Gabriel Attal, 34, once a Macron favorite and now almost certainly the outgoing prime minister after just six months in office, said that “if we want to live up to the French destiny, it is our moral duty to prevent the worst from happening.” He noted that never in its history has the National Assembly been in danger of being dominated by the far right.

Mr Macron’s decision to hold the election now, just weeks before the Paris Olympics, surprised many people in France, not least Mr Attal, who was kept in the dark. The decision reflected a top-down style of government that has left the president more isolated.

Macron was convinced that the dissolution of the National Assembly and elections would become inevitable by October, because his proposal to cut the budget deficit was expected to meet with insurmountable opposition.

“It would have been better to hold the election now,” said an official close to Mr. Macron who requested anonymity in keeping with French political protocol. “By October, an absolute majority for the National Rally was inevitable, according to our polls.”

Of course, the National Rally could now obtain an absolute majority.

In the run-up to the election, Macron sought to invoke every ominous spectre, including a potential “civil war,” to warn people against voting for what he called “the extremes”: the National Rally with its vision of immigrants as second-class and the untamed far-left France with its anti-Semitic outbursts.

He told pensioners they would be left penniless. He said the National Consolidation represented “the abandonment of everything that makes our country attractive and retains investors.” He said the left would tax the vital French economy and close nuclear power plants that provide about 70 percent of the country's electricity.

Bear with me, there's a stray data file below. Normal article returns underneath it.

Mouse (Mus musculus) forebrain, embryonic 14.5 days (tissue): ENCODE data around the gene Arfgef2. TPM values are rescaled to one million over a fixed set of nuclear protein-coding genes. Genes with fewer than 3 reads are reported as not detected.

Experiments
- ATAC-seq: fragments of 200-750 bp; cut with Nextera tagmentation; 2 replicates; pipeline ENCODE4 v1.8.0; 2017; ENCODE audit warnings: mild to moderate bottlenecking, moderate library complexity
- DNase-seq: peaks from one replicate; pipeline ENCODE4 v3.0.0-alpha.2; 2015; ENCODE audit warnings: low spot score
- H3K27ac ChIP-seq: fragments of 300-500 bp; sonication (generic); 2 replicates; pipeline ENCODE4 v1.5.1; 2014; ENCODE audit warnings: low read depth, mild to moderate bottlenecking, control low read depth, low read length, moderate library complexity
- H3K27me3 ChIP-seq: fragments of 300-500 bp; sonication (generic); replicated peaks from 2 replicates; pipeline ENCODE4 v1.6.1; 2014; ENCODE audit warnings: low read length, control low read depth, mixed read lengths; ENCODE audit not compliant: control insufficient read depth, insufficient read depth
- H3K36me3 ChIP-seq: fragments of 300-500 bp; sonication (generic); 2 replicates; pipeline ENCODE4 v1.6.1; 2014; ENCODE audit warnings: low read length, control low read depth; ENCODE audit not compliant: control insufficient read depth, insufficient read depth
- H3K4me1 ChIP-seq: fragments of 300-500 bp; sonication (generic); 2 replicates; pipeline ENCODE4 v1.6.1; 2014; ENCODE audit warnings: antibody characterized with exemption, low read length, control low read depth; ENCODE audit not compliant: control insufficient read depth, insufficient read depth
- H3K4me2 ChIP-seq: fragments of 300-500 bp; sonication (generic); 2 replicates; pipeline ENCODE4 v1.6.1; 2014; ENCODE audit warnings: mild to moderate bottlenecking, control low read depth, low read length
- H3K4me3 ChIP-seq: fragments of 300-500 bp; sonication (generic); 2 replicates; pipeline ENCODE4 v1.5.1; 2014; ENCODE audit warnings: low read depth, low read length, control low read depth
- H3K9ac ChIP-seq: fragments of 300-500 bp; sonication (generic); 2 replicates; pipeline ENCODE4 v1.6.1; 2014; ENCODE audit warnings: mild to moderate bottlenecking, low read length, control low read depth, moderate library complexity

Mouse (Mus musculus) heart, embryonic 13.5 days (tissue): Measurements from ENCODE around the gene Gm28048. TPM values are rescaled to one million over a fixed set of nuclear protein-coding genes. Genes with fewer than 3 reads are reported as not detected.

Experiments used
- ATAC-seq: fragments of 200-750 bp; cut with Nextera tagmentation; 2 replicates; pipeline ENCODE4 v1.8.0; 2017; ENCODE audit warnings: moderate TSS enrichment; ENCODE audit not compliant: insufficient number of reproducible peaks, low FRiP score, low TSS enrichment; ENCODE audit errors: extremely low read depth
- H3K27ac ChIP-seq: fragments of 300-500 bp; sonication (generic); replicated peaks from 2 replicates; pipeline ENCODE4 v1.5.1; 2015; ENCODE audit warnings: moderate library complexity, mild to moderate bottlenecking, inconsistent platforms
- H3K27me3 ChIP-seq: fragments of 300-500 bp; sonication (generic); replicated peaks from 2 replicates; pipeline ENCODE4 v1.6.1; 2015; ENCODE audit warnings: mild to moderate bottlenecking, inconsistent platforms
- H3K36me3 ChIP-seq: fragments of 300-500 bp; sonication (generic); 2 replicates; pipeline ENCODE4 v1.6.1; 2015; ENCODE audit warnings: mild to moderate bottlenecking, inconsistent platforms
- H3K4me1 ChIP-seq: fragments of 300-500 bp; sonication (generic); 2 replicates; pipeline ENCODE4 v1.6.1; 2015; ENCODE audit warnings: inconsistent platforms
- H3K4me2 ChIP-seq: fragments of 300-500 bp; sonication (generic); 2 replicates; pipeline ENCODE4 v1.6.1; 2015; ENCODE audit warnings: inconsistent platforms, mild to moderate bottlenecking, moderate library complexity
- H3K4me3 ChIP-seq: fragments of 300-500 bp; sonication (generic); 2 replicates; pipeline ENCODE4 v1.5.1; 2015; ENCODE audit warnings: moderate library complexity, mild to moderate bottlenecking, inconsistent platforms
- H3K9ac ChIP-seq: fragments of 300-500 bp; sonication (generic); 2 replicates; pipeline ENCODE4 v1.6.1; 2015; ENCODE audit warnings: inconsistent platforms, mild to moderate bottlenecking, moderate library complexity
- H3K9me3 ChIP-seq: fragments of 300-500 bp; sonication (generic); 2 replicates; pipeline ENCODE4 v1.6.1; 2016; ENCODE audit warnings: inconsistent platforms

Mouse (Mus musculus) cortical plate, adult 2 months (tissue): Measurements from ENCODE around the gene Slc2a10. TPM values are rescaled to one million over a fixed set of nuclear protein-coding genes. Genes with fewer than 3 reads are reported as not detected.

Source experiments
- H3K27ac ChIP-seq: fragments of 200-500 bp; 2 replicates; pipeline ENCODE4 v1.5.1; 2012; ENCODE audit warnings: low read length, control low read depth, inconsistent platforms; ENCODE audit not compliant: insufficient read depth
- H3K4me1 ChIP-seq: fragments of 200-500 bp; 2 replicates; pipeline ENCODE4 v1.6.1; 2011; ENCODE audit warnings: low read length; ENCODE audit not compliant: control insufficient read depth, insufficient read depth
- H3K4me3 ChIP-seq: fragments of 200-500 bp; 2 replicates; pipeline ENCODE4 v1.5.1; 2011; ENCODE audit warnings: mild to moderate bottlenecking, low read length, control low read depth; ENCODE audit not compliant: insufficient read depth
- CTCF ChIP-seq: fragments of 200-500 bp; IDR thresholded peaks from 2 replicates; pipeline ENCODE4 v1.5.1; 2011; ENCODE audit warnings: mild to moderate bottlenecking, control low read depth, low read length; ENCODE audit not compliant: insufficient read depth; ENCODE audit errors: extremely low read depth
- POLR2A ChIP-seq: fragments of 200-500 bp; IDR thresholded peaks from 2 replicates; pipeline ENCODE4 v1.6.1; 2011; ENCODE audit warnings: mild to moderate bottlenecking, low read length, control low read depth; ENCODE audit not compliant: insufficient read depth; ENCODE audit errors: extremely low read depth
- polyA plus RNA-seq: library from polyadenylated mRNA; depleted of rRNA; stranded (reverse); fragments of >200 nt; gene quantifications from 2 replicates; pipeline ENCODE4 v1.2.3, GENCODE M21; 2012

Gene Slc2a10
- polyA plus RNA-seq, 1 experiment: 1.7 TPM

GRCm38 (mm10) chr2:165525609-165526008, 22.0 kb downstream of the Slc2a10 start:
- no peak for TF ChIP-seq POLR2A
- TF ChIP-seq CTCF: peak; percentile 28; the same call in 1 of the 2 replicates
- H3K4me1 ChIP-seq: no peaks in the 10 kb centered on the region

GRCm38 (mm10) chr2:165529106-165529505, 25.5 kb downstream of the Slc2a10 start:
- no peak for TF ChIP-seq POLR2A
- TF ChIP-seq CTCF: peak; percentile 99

“The extremes are the impoverishment of France,” Macron said.

But those calls fell on deaf ears because, for all his successes, including cutting unemployment, Mr Macron had lost touch with the people the National Rally had aimed at. Those people, across the country, said they felt disdained by the president and that he didn't understand their struggles.

Looking for a way to express their anger, they clung to the party that claimed immigrants were the problem, even though an aging France needed them. They chose the party, the National Rally, whose leaders did not attend elite schools.

The rise of the National Rally has been steady and inexorable. Founded just over half a century ago as the National Front by Mrs Le Pen's father, Jean-Marie Le Pen, and Pierre Bousquet, who was a member of a French Waffen-SS division during the Second World War, it has for decades faced an iron barrier to its entry into government.

This was rooted in French shame. The collaborationist Vichy government during World War II deported more than 72,000 Jews to their deaths, and France was determined never again to experience a far-right nationalist government.

Ms. Le Pen kicked her father out of the party in 2015 after he insisted that Nazi gas chambers were a “detail of history.” She rebranded the party and embraced the fast-talking, hard-to-convince Mr. Bardella as her protégé. She also abandoned some of her more extreme positions, including a push to leave the European Union.

It worked, although some principles remained unchanged, including the party’s Eurosceptic nationalism and its determination to ensure that Muslim women are banned from wearing headscarves in public. Also unchanged was its willingness to discriminate between foreign residents and French citizens and its insistence that the country’s crime rate and other ills stem from too many immigrants, a claim some studies have disputed.

Mr Macron, who has a limited term and is due to leave office in 2027, looks set for a difficult three years. How difficult will not be clear until the end of the second round of voting.

It is unclear how he would govern with a party that represents everything he has resisted and deplored throughout his political career. If National Rally gets the prime minister's job, he will be able to set much of the domestic agenda.

Mr Macron has vowed not to step down under any circumstances, and the Fifth Republic president has generally exercised broad control over foreign and military policy. But the National Rally has already indicated that it would like to limit Mr. Macron's power. There is no doubt that the party will try if it gets an absolute majority.

By calling for early elections, Mr. Macron took a huge and discretionary risk. “No to defeat. Yes to awakening, to a leap forward for the Republic!” he declared shortly after making his decision. But as the second round of elections looms, the Republic seems wounded, its divisions lacerating.

Aurelien Breeden contributed to the writing of the report.